In valuing private companies using excess earning method, in CFA (EoC Q #15): You calculate the return on intangibles, and then you divide it by (required return - growth rate). In Schweser Notes book 3 page 318, they multiply the return on intangibles by its growth rate, and then you divide it by (r - g). Which one is correct? The Schweser’s approach seems to fit what we’ve learned so far well, but… CFA text is supposed to be the ultimate authority on stuff. What do you guys think?
holy smoke I just realized that in the example on page 655 CFA also multplies the return on intangibles (residual income, it’s also called normalized earnings) x g but in #15 they do NOT multiply by g
EOC #4 also does NOT multiply the “free cash flow to the firm” by g if I see this on the exam I will not multiply by g
I had this yesterday… schweser and the CFA text says to multiply by growth,but the EOC q doesn’t. I can only assume that you must multiply it by growth. After all, it’s always given on the question.
please note EOC #4 has an erratum, and they multiply by 1+g there in the erratum.
where is the errata info?
the usual location. you are in year 2 of the program, sir.!
I have it. I knew where to go. But i don’t understand the solution. Even with the the changes, shouldn’t the answer be: 1,000,000 (1.05) - [540,000] = 510,000 510,000 / r-g = 5.1m what am I doing wrong?
you need to do it instead as 1000 - 540 = 460 Intangible = 460 * 1.05/(0.15-0.05) = 4830 Total value = 4830 + 5500 + 1000 = 12330
I see. thanks.
So what’s the conclusion – do we multiply with 1 + g or not? Anybody has any other source that supports one or the other?
I still don’t know because #15 EOC does NOT multiply by g, and there is no errata on that question Perhaps, if we see this on the test, they will say something like “normalized income for the most recent year is…” —> then we multiply by g but if they say “next year’s normalized income is…” then we don’t multiply by g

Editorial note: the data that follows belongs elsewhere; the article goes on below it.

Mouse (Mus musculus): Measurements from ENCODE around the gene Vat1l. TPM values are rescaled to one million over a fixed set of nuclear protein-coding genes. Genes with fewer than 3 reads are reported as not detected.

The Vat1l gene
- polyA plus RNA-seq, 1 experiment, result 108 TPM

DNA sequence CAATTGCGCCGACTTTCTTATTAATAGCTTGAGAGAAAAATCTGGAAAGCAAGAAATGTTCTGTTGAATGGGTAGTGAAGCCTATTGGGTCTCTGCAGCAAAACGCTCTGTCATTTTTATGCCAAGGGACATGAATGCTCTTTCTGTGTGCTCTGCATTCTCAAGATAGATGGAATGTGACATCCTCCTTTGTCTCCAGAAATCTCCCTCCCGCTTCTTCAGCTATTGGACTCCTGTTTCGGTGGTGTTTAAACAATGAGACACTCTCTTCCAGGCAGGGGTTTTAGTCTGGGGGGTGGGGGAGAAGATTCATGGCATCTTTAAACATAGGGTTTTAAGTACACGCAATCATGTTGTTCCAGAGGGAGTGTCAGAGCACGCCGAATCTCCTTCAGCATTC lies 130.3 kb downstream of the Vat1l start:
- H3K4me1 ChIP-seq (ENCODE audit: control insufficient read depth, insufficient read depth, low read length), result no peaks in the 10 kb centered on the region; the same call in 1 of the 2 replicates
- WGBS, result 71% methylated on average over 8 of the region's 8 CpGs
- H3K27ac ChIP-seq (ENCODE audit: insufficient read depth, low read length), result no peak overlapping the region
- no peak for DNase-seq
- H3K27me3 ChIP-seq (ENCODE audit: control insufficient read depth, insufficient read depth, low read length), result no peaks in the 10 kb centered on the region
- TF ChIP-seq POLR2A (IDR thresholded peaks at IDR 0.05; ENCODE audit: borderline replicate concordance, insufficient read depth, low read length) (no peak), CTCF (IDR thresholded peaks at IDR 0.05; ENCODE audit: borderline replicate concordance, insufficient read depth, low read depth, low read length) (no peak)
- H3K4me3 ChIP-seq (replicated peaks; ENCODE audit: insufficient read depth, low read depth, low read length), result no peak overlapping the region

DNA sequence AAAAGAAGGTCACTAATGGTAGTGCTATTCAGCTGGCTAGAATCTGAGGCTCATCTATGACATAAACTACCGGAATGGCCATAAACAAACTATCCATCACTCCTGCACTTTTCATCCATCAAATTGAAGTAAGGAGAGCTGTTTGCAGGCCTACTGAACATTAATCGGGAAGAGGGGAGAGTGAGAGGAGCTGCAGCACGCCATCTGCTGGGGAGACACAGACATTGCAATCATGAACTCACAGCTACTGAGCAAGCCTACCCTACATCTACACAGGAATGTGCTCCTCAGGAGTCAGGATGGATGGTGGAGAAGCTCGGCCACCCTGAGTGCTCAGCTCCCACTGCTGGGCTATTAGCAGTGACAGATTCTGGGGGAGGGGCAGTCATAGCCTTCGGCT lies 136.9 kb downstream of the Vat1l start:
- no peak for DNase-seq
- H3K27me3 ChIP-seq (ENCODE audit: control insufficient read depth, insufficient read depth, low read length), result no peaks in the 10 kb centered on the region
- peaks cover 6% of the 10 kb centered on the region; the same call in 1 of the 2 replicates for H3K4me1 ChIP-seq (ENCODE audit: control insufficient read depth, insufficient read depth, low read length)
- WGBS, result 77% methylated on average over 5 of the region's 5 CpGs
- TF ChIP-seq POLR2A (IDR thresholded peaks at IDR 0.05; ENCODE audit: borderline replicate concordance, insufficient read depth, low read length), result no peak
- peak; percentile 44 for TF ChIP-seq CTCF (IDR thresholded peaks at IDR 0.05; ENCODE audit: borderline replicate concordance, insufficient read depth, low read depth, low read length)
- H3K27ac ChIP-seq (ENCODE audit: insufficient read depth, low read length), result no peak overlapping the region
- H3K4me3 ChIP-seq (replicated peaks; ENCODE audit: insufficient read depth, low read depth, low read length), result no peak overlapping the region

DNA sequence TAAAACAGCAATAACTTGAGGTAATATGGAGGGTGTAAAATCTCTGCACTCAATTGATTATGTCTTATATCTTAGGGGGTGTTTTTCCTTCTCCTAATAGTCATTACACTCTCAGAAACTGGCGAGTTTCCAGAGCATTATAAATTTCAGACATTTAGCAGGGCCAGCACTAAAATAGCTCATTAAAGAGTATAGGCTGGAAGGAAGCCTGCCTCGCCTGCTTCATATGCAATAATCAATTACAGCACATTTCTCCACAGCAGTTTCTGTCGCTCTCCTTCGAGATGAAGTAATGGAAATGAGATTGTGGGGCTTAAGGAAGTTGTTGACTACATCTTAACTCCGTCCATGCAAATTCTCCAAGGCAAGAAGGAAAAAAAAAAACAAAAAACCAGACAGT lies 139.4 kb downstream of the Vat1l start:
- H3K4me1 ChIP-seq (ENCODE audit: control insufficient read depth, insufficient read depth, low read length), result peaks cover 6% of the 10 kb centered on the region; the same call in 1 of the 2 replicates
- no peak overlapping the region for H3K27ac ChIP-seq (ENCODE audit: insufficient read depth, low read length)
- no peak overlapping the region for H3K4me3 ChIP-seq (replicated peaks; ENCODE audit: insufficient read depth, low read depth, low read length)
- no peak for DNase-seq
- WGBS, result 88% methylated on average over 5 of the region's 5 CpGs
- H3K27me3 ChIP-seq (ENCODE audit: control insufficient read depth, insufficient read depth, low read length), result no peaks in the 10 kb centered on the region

rayllionaire Wrote: ------------------------------------------------------- > So what’s the conclusion – do we multiply with 1 > + g or not? Anybody has any other source that > supports one or the other? We do multiply Page 655 of Reading 44 Vol 4 EOC #4, as cpk said it is errata, page 677 we do multiply by 1+g
Hi idreesz, as CFA.Rhythm said, we’re referring to question 15 (page 686). There was no errata there and in the answer we don’t multiply by 1+g.
CP, What problem is this?
rayllionaire Wrote: ------------------------------------------------------- > Hi idreesz, as CFA.Rhythm said, we’re referring to > question 15 (page 686). There was no errata there > and in the answer we don’t multiply by 1+g. CFA.Rhythm posted just b4 my post, so I didnt see his. His approach will be the one I would go by. It is still confusing after I opened the book but that is what I will follow since it makes the most sense.
I’m glad you brought this up. I didn’t even notice before. It just doesn’t make sense why #4 has an errata (tells us to multiply by g) #15 (has no errata, the answer tells us not to multiply by g)
Ah. My guess would be that the normalized income in the valuation data exhibit is already an estimate of the future year. As such, you wouldnt need to apply the growth rate. If the question had said, “historical normalized earnings”, or “normalized earnings for the most recent year”…you would need to multiple by 1+g. Maybe
the problem with this conclusion is that the normalized income in the chart MUST be the normalized income for the current year. the reason is because you subtract current year working capital and fixed asset charge from this amount. once you get this excess earnings you need to multiply by 1+g. This is carefully laid out on page 655 of volume 4 (pay attention to steps 2 and 6. in short, i think 15 has to be an error.